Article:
This recipe feeds an army. I don't even know how many servings we got out of the last one. Don't make it unless you have a gi-normous stew pot.


This recipe is highly dependant on good green chile (no, canned Old El Paso green chile is NOT good green chile). Fresh, roasted chiles are best, but if you can find some frozen (usually this comes in plastic tubs), that's not too bad, either. I highly recommend New Mexican green chiles, although if you must use Californian, you can probably get away with it. SUBNOTE: It can be very difficult to get good green chile where you live. If so, I'm sorry. You can either make do with crap chile or move someplace better.


I can't say this enough: Know the nature of the beast. This should be said of any dish made with green chile, as the heat and flavor of green chile is highly variable. Know what you're dealing with before you make this giant vat of stew and find out that no one can handle it. Last time I made this stuff, my mother, wife and sister all declared it inedible, and my father and I ended up splitting it. I think we each lived on it for a week.


No one in my family has ever written this recipe down formally. There are a few staple ingredients, and after that, we usually make do with what we have. Quantities for the veggies here are therefore approximate. I've tried not to leave you with amounts like "some o' this, a little o' that..." Really, the only things you NEED to make this are chicken or beef, green chile, water, salt, and pepper, but let's have some fun, eh?

That said, let's stew!


  • One whole chicken, baked and cut up OR a large package of stew meat (beef parts)
  • Two medium onions, chopped
  • Five medium potatoes
  • One packet of dry italian seasoning
  • 1 c. white wine
  • Green Chile (I'm not going to give you an amount, because I don't want to be responsible for your inability to handle the HOT. Add it until it tastes the way you want it to), skinned and chopped. I think I use something like 2-3 cups of chopped chiles.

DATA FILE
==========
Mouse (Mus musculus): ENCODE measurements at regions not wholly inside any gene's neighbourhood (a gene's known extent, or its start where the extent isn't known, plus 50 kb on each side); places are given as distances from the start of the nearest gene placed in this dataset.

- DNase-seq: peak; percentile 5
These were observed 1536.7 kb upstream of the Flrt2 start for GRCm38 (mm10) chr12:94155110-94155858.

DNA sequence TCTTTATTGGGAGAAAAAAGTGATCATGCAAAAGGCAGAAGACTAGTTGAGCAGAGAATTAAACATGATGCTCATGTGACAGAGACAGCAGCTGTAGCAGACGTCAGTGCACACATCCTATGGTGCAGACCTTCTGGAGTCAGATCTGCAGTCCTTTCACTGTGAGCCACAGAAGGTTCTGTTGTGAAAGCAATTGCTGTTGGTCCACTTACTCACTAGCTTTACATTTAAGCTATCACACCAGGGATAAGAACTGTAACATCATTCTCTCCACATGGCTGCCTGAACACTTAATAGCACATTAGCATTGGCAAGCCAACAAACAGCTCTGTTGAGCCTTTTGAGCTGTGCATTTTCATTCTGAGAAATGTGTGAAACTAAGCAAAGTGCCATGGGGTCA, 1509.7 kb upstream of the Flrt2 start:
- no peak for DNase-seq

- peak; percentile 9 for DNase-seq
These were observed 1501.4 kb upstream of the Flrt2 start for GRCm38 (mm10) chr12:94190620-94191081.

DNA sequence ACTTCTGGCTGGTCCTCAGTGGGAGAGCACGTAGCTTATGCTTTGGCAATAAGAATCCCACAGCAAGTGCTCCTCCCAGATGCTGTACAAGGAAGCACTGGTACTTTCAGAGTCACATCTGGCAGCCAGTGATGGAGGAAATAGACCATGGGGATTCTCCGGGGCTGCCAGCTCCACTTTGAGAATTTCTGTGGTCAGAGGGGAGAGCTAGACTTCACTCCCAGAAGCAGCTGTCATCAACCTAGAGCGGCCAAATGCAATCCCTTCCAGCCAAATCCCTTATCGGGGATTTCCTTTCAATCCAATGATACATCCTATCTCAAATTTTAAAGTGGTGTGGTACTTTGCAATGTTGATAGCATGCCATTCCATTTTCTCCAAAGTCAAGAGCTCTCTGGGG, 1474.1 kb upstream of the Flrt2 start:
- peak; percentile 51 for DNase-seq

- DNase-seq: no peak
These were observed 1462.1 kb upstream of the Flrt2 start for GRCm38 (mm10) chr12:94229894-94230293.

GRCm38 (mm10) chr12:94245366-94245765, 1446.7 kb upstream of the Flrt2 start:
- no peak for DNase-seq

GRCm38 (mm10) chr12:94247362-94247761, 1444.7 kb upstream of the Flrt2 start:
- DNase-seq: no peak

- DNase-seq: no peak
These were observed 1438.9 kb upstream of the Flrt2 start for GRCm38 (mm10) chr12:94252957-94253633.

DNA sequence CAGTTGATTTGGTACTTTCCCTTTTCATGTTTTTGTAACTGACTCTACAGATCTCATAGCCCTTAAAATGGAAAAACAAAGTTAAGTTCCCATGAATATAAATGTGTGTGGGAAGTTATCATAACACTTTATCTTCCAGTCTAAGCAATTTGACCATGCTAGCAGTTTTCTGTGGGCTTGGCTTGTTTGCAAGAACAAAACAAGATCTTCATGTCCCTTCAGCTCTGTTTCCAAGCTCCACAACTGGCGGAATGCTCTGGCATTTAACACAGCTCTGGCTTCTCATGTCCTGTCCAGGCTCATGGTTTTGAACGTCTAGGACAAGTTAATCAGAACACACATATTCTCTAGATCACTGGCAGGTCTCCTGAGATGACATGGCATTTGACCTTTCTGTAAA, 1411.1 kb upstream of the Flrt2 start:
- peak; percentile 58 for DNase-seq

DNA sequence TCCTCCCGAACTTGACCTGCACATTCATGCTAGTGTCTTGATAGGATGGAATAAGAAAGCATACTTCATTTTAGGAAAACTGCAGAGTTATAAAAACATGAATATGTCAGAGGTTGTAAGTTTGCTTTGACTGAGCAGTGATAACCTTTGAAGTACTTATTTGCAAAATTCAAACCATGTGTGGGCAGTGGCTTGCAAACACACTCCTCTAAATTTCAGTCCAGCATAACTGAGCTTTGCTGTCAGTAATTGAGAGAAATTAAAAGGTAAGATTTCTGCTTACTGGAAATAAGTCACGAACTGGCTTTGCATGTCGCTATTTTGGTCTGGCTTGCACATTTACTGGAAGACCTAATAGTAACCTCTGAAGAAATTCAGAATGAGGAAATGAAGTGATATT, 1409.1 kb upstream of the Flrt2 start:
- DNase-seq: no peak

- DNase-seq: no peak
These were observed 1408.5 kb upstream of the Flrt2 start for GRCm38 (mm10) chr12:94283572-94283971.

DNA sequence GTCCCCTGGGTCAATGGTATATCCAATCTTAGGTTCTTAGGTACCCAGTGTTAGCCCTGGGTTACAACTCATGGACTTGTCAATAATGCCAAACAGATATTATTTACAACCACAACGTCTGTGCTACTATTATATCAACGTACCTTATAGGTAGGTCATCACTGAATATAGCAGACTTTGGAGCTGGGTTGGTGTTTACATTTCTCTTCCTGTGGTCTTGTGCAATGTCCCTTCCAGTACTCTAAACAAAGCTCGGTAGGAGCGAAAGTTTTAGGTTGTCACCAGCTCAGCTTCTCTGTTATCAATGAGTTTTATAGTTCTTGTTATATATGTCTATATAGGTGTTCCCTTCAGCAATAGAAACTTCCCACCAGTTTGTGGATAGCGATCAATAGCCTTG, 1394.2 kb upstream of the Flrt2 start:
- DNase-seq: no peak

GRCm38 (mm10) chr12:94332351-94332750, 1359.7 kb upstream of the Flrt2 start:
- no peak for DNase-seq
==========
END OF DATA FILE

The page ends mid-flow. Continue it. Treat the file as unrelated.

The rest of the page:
• ~1/3 c. ketchup
  • 4-6 c. broth or water
  • 1 green bell pepper, chopped
  • 1 red bell pepper, chopped
  • salt and pepper, to taste
  • ~3 heads of broccoli (often they come bundled this way)
  • ~10 oz. mushrooms (or whatever size of package you can get)
  • anything else you really think goes well. We've done this with some other things, including carrots, corn, and pasole, and also without a couple of things. It's flexible. So be flexible, too!


Put everything except the brocolli and the mushrooms in a pot vat and cook at somewhere between simmerring and roiling, until the potatoes are just starting to get soft (or about 30 minutes), stirring occasionally and tasting for tastiness. Add the brocolli. Cook ten more minutes. Add the mushrooms. Cook about ten more minutes. If at any time you need to add more water, do so. That should be it. It's easy to make, simply time-consuming.

NOTE: I have been informed (I can't remember by whom, thank you, whoever you are) that it may be adviseable to add the green chile in at the end, as boiling chile makes it hotter. This sounds like a good idea. Another alternative is to boil everything until the potatoes get softish, then reduce the heat a lot and let it barely simmer for a long time with the chiles in. This allows the beautiful chile flavor to seep into all the other stuff without dissolving your tonsils when you eat it.